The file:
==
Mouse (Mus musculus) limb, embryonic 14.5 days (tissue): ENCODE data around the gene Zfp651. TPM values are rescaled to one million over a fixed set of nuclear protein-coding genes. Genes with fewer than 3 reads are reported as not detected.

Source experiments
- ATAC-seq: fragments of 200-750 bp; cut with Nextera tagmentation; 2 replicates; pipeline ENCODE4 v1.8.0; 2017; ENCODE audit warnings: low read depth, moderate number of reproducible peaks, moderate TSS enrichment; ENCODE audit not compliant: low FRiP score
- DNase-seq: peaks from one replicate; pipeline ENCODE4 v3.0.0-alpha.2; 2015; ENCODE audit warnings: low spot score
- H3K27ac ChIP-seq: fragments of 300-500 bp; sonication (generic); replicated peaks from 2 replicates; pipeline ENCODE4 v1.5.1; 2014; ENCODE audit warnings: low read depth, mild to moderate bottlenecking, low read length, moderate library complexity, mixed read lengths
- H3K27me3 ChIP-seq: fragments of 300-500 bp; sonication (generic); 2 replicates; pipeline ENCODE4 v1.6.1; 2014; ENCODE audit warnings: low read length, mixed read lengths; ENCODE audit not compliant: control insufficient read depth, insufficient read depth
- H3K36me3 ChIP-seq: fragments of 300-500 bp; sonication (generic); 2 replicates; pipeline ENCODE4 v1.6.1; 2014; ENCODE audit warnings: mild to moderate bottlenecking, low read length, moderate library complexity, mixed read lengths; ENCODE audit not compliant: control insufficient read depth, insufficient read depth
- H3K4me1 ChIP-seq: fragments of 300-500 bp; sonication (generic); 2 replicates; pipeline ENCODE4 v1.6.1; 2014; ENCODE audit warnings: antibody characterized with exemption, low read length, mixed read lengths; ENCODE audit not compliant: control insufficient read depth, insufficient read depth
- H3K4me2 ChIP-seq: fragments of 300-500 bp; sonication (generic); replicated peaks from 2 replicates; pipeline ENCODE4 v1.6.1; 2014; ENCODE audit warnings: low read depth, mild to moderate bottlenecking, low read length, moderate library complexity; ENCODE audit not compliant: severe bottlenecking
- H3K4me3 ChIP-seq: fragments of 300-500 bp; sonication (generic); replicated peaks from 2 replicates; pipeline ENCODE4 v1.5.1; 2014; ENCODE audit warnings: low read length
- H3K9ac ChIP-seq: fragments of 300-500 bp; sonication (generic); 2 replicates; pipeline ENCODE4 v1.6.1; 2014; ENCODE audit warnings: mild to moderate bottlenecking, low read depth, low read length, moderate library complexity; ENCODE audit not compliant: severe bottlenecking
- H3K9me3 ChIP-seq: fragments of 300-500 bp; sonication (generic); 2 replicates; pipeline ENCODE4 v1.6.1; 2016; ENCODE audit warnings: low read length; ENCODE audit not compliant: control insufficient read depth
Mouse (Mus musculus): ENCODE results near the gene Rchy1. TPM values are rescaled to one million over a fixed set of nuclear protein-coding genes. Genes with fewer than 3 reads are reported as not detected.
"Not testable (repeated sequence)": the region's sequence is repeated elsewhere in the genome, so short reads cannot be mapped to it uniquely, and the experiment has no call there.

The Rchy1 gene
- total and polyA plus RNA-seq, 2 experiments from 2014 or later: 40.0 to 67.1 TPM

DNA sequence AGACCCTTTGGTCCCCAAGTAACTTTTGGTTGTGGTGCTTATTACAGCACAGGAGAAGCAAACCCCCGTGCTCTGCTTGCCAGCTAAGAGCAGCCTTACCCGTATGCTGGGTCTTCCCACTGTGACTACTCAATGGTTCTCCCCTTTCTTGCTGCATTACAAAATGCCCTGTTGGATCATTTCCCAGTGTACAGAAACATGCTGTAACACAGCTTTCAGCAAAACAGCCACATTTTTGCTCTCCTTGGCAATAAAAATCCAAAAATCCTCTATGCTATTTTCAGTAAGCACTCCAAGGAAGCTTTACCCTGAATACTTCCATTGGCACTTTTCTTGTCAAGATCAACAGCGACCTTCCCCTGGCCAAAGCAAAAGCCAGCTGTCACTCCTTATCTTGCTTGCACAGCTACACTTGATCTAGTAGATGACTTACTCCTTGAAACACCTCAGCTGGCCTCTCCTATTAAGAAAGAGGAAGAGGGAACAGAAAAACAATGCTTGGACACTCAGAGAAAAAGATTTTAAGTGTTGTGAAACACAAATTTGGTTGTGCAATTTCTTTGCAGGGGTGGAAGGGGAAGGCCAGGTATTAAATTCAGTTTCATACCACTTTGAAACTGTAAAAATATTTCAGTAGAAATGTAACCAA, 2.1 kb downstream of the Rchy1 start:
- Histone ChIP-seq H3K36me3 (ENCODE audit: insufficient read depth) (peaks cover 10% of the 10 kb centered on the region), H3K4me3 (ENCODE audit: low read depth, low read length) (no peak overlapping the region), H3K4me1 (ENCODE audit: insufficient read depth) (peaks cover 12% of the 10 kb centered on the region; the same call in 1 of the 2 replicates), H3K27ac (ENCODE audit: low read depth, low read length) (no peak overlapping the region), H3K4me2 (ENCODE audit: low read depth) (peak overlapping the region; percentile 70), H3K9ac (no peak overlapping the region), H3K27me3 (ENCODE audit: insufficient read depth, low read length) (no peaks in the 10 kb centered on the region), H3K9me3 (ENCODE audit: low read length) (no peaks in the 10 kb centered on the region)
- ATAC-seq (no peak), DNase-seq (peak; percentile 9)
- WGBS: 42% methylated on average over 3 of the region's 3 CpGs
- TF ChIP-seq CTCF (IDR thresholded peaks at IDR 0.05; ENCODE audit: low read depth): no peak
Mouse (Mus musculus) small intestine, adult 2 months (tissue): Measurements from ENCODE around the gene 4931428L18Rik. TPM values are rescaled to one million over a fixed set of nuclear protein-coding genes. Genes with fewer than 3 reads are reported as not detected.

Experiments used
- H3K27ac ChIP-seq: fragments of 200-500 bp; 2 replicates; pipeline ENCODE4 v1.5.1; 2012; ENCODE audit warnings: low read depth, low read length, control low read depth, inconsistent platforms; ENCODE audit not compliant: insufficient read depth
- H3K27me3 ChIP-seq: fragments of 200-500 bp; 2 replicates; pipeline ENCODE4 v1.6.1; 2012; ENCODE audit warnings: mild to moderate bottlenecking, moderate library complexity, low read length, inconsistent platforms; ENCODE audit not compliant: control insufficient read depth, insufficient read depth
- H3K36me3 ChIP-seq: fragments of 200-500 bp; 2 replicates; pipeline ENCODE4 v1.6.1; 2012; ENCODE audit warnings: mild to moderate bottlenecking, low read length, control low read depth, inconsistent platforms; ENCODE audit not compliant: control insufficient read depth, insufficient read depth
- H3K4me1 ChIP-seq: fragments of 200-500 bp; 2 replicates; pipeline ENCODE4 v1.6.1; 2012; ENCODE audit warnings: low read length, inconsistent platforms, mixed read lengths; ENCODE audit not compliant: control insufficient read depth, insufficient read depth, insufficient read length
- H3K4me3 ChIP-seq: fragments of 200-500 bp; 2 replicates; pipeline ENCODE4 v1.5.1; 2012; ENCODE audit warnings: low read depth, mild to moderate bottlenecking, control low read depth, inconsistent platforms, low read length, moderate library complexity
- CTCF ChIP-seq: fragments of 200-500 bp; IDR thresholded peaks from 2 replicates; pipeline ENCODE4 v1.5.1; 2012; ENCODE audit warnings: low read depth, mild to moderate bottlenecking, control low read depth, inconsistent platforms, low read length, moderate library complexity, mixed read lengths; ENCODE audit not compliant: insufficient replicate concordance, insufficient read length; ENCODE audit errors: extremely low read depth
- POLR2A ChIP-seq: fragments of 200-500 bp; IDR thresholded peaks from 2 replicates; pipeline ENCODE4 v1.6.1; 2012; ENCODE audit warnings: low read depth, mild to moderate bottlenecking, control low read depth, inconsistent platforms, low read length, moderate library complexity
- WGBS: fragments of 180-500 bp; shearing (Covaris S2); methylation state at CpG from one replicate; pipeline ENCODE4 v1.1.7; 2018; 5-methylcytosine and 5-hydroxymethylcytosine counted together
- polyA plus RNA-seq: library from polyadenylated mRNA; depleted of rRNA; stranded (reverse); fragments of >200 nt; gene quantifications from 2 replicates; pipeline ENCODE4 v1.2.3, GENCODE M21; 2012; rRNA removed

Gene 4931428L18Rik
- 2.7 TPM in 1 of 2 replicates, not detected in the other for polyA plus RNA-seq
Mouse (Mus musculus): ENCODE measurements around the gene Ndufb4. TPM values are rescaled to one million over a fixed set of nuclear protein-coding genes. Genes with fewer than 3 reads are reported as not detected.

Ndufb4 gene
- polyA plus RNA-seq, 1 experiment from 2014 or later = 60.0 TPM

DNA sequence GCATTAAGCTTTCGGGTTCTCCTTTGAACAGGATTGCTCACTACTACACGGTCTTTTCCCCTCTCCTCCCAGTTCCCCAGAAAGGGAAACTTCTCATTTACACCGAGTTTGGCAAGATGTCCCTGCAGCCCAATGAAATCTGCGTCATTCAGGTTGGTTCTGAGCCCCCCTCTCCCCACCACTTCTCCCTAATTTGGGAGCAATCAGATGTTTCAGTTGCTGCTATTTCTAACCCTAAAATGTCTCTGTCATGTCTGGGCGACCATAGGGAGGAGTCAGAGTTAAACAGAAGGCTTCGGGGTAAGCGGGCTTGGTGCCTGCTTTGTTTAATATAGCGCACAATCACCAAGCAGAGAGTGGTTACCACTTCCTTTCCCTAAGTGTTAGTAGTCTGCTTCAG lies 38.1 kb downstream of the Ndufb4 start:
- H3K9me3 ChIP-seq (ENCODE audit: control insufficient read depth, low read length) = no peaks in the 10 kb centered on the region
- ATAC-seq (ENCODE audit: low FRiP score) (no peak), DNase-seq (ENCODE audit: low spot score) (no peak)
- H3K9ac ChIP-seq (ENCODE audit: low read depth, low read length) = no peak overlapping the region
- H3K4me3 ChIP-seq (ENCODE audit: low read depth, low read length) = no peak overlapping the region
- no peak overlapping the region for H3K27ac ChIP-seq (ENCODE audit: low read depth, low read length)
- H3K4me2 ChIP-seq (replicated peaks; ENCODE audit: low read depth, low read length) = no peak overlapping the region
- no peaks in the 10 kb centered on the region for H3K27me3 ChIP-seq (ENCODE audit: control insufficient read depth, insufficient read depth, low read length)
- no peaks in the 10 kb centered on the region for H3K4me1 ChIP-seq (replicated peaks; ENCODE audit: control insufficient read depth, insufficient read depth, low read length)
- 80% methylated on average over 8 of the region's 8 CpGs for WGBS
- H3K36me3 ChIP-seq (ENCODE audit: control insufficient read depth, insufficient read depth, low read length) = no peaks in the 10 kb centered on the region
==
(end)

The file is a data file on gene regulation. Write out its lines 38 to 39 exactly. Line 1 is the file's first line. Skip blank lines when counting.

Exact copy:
DNA sequence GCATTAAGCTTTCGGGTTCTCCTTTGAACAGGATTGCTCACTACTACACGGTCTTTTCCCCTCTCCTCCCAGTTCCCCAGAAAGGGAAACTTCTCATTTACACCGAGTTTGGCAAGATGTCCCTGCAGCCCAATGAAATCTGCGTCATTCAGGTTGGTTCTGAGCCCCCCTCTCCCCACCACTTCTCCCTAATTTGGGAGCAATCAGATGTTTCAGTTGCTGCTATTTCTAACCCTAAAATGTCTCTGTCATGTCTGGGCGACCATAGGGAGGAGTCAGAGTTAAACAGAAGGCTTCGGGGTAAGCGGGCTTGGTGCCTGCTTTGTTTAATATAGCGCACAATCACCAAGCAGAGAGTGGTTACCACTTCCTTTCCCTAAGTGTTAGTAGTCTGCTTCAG lies 38.1 kb downstream of the Ndufb4 start:
- H3K9me3 ChIP-seq (ENCODE audit: control insufficient read depth, low read length) = no peaks in the 10 kb centered on the region